Manipulating Reps for Gains in Size and Strength

One of the most crucial factors in designing an effective exercise program is choosing the right number of repetitions. While sets, tempo, and specific exercises are important, the number of reps you do can make or break your progress in strength, size, and endurance.

The amount of weight you lift determines the tension on your muscles, and how long that tension is maintained influences your muscle’s response. Subtle manipulations in rep ranges can mean the difference between getting stronger, bigger, or more enduring muscles. Using the wrong rep range, however, can make your workout ineffective.

Here’s a guide to help high school and college athletes make the most out of their training by understanding how to manipulate reps for optimal gains.

Key Principles for Rep Ranges

  1. Reps Dictate Training Effect The number of reps you perform influences the training effect. Lifting heavier weights with fewer reps builds strength, while doing more reps with moderate weights builds muscle size. Generally, sets under 20 seconds of tension build strength, while those between 40 to 60 seconds build muscle.
  2. Maximal Voluntary Contractions (MVCs) To build size and strength, it’s essential to use MVCs, which means recruiting as many motor units as possible. This doesn’t always mean lifting your one-rep max (1RM); it can also be the last rep of a 5 or 6RM set where you can’t do another rep. MVCs are crucial for neural adaptations and increasing strength.
  3. Training Intensity for Strength To develop maximal strength, use weights between 70-100% of your 1RM. Generally, this means doing 1-12 reps. Anything below 70% is typically for endurance, but beginners and women can often make progress with lighter weights.
  4. Training Age and Rep Ranges As you gain more experience in weight training, the number of reps you can do at a certain percentage of your 1RM decreases. For example, a beginner might do 20 reps at 75% of their max, but an experienced lifter might only do 4 reps at the same percentage. Adjust your training accordingly.
  5. Different Muscle Groups, Different Reps Different muscles respond to different rep ranges. For example, the bench press might be effective at 70% of max for 12 reps, but a leg curl might only be effective at 57% for the same reps. Pay attention to how different exercises feel and adjust reps accordingly.
  6. Adaptation to Reps Your body quickly adapts to a specific number of reps, often within six workouts. Change your rep range regularly to keep progressing. For example, start with 4 sets of 6-8 reps for two workouts, then move to 5 sets of 5-7 reps, and so on.
  7. Specificity for Advanced Athletes Advanced athletes need to pay attention to the specificity of contraction force. Low reps (1-5) with heavy loads build strength with minimal size gains, while mid-reps (6-12) build both strength and size. High reps (12+) are for endurance.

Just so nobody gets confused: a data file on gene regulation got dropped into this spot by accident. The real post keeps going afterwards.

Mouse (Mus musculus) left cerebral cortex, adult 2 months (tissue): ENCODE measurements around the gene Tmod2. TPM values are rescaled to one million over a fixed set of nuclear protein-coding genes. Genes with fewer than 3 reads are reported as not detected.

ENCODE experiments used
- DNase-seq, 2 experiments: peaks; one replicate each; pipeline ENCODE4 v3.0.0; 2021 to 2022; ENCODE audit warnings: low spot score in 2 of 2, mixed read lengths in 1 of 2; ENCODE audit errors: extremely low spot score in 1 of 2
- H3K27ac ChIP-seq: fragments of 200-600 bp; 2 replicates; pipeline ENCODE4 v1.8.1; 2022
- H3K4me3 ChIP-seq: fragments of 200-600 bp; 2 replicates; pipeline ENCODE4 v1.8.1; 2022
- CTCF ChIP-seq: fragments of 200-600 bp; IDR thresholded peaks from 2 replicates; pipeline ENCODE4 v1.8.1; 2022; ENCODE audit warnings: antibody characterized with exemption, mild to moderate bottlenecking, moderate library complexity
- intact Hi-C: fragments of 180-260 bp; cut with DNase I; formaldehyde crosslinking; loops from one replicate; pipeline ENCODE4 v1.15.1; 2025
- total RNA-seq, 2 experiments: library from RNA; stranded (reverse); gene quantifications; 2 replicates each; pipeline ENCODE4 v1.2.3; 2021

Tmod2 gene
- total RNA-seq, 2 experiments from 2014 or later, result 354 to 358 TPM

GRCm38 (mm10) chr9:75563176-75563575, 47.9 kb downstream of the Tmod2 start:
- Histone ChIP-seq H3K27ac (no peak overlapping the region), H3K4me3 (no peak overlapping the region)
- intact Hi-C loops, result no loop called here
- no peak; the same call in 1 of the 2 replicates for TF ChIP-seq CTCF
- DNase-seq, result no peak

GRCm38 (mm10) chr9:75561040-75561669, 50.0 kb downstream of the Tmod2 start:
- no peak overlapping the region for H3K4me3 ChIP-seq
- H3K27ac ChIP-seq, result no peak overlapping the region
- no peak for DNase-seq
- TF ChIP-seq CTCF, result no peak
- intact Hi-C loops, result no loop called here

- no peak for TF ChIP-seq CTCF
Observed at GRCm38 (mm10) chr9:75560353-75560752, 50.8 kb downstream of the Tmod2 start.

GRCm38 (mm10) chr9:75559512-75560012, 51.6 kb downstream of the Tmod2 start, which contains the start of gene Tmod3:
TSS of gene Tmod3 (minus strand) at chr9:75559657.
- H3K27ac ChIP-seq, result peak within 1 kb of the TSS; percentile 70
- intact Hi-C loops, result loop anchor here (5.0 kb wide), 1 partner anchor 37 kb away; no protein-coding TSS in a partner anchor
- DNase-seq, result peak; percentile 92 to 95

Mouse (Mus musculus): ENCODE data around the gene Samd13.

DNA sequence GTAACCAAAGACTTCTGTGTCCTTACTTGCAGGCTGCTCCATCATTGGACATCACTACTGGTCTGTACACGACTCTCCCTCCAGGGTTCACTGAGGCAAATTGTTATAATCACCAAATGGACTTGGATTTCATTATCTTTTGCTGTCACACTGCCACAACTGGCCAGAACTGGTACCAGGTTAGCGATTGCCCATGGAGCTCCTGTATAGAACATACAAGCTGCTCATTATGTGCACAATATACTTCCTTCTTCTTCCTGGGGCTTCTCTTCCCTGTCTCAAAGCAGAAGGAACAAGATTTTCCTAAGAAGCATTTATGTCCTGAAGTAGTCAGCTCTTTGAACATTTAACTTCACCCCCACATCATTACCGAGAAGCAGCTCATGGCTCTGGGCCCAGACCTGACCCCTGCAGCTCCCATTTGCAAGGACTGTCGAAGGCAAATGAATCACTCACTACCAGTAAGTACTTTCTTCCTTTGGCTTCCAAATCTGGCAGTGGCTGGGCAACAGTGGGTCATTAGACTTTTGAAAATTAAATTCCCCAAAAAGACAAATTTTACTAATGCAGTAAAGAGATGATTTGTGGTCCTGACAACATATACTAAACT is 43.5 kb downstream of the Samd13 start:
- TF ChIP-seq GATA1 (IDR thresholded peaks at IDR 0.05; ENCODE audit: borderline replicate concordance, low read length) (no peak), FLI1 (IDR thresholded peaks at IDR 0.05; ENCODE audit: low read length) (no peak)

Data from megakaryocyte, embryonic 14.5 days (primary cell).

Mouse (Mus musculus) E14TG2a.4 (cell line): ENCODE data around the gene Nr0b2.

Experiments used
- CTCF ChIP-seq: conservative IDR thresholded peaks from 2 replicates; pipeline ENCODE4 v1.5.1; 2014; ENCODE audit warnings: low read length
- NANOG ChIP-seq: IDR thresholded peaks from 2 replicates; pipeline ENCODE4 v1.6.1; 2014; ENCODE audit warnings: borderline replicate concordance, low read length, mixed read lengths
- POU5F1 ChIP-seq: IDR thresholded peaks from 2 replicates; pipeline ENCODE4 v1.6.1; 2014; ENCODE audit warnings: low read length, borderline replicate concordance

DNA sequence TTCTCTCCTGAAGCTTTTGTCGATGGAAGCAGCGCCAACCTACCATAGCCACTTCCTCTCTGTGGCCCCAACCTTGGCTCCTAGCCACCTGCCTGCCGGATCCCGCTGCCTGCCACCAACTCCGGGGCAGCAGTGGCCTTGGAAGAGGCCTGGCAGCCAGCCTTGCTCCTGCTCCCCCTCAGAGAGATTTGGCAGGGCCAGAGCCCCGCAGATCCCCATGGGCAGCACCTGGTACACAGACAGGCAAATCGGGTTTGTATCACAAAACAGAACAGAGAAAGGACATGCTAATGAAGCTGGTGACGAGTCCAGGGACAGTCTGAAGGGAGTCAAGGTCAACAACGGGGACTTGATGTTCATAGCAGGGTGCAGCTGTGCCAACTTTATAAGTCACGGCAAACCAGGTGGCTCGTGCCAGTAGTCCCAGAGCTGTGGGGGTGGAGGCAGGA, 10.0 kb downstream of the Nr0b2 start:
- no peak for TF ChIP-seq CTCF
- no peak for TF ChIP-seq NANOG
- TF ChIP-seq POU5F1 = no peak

8. Don’t Overuse Low Reps While low reps (1-2) are great for strength, using them too frequently can lead to stagnation. Mix in different rep ranges to avoid plateaus.
  9. Muscle-Specific Rep Ranges Each muscle group responds best to a specific rep range. For example, the elbow flexors (biceps) might respond best to 2-5 reps per set, while triceps might need fewer reps for optimal gains.
  10. Function Dictates Reps The function of a muscle can dictate the best rep range. For instance, hamstrings, which are used for explosive tasks, may not respond well to high reps, while quads, used for maintaining posture, might benefit from higher reps.
  11. Vary Upper Body Reps More Upper body exercises benefit more from varying reps compared to lower body exercises. For example, change up the reps for bench press more frequently than for squats.
  12. High-Reps for Capillary Density High-rep sets (20+) can increase capillary density, which can lead to muscle growth when you return to traditional rep ranges. This is particularly effective for quads, deltoids, and lats.
  13. Exercise-Specific Rep Effects Different exercises for the same muscle group can have different effects. For instance, squats are more effective for overall leg strength, while leg presses might be better for quad hypertrophy.

Implementing Rep Manipulations

Using these principles, you can design effective training programs to maximize your gains. Here’s a simple example to illustrate:

Example Progression:

  • Workouts 1-2: 4 sets of 6-8 reps
  • Workouts 3-4: 5 sets of 5-7 reps
  • Workouts 5-6: 5 sets of 4-6 reps

By understanding and manipulating reps, you can tailor your training to meet your specific goals, whether it’s increasing strength, size, or endurance. Keep experimenting and adjusting your rep ranges to continue making progress and achieving your athletic goals.